Key Difference – ROIC vs ROCE
ROIC (Return on Invested Capital) and ROCE (Return On Capital Employed) are two essential ratios calculated for the financial year end. These two measures are largely similar in nature with limited differences. The key difference between ROIC and ROCE mainly lies in the way they are calculated; ROIC measures the efficiency of total capital invested, while ROCE is a measure to inspect the efficiency of business operations.
What is ROIC?
ROIC (Return on Invested Capital) is a measure that assesses the company’s ability to allocate capital into profitable investments. In other words, this indicates how well the business is using funds to generate income. ROIC is calculated as below.
ROIC = (Net income – Dividends) / Capital Employed
- Net income – total earnings for the financial year
- Dividends – sum of funds paid to shareholders out of profits
- Capital Employed – the addition of debt and equity and an average amount is considered as (Opening capital + Closing capital) /2.
- Debt – funds borrowed on credit
- Equity – capital contributed by shareholders
For ROIC to be useful, it should be compared with the weighted average cost of capital (WACC). If ROIC exceeds WACC, this is an indication that the company has created value during the financial year.
Weighted Average Cost of Capital (WACC)
This is a calculation of the company’s cost of capital by considering each category’s contribution on a proportionate basis.
E.g. If company’s capital consists of debt and equity, WACC calculates,
- What is the cost of equity as a proportion of total capital?
- What is the cost of debt as a proportion of total capital?
WACC is an important measure that calculates the average cost of capital the company has to pay for its capital contributors. This is the minimum rate of return the company should earn in order to create value for its shareholders. The difference between ROIC and WACC is sometimes referred to as a firm’s ‘excess return’ or economic profit.
Since net income is the total earnings, this is calculated after gains and losses of all business activities. However, one-off transactions that earn a profit or loss (e.g. gain or loss from foreign currency fluctuations) reduces the accuracy of ROIC since they are not related to normal business operations. Thus, it is more effective to get the income generated through core business activities rather than the actual net income amount in the income statement. ROIC is an average measure thus this does not show the performance and value generation by individual assets or business segments.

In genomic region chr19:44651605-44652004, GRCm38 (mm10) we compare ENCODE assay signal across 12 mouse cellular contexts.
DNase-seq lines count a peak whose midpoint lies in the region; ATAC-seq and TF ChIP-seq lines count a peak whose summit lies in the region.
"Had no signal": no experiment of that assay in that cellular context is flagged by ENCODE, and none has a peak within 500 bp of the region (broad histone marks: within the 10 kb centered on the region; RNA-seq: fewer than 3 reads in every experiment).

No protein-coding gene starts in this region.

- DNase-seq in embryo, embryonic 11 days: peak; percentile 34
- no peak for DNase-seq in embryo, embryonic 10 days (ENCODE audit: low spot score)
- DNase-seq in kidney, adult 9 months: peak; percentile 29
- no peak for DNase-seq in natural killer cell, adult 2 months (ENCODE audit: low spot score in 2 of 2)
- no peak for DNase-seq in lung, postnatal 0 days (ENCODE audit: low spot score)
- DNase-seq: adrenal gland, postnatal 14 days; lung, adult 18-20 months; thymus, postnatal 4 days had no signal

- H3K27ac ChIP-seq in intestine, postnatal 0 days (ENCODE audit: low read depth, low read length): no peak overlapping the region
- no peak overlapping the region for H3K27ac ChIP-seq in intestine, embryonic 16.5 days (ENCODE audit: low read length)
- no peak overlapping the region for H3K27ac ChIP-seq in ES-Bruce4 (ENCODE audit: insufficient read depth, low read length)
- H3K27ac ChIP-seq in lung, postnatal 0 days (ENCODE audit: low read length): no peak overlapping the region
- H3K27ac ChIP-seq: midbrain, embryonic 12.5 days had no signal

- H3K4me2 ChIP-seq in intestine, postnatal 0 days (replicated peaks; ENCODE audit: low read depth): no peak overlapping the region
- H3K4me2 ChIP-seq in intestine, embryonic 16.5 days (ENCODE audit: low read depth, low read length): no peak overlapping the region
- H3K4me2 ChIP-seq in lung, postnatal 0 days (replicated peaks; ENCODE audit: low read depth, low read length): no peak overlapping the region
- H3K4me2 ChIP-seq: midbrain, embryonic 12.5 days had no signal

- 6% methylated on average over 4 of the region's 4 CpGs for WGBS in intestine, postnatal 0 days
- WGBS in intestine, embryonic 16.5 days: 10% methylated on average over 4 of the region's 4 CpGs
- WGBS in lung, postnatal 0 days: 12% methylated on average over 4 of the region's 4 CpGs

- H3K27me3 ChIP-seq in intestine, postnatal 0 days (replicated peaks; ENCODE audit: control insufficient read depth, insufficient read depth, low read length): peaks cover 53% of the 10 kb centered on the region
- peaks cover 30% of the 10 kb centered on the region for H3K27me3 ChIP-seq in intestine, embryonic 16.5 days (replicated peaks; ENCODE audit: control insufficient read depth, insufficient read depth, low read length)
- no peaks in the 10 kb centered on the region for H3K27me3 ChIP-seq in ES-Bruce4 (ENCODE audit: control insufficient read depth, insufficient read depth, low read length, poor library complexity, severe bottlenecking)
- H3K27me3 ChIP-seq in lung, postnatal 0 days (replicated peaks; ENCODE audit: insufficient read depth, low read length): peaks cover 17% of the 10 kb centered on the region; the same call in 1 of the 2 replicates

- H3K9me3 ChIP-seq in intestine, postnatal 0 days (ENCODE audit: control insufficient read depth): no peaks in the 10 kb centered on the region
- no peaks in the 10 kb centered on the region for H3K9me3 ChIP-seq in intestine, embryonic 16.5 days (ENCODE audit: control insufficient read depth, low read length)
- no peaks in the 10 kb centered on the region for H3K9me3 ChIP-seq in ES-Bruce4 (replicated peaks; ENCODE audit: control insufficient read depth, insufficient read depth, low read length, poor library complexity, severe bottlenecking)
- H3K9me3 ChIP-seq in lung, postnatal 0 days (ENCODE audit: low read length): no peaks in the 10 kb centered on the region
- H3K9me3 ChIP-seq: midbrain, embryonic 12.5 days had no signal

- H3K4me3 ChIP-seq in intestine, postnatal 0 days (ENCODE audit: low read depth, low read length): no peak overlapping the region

What is ROCE?
ROCE (Return on Capital Employed) is the measure that calculates how much profit the company generates with its capital employed. Therefore, ROCE becomes both a profitability and efficiency ratio. ROCE is calculated as,
ROCE = Earnings Before Interest and Tax / Capital Employed
Higher the ROCE, the more efficient the manner that capital is been utilized by the company. It is also important for companies to maintain an increasing ROCE over the years to ensure an upward trend since this demonstrates that the business is stable and investors see them as attractive investment options. Similar to ROIC, this measure is also an overall one that does not provide a detailed value generating information of individual assets.
What is the difference between ROIC and ROCE?
ROIC vs ROCE
|ROIC measures the efficiency of total capital employed.
|ROCE measures the efficiency of business operations.
|This is important from an investor point of view
|This is important from the company point of view.
|Use of Earnings for Calculation
|ROIC uses Net income dividends.
|ROCE uses Earnings before interest and tax.
|Formula for Calculation
|ROIC = (Net income – Dividends) / Capital Employed
|ROCE = Earnings Before Interest and Tax / Capital Employed
Summary – ROIC vs ROCE
ROIC and ROCE are both key ratios that allow comparisons between companies and past year ratios. ROIC measures the efficiency of total capital invested, while ROCE measures the efficiency of business operations. They are much suited for companies in capital-intensive industries such as telecommunication, energy and automotive. These measures have limited use in service related companies.
1. “Return On Invested Capital – ROIC.” Investopedia. N.p., 24 Aug. 2015. Web. 13 Feb. 2017.
2.”Weighted Average Cost Of Capital – WACC.” Investopedia. N.p., 29 Sept. 2015. Web. 12 Feb. 2017.
3.”Return On Capital Employed (ROCE).” Investopedia. N.p., 30 Sept. 2015. Web. 13 Feb. 2017.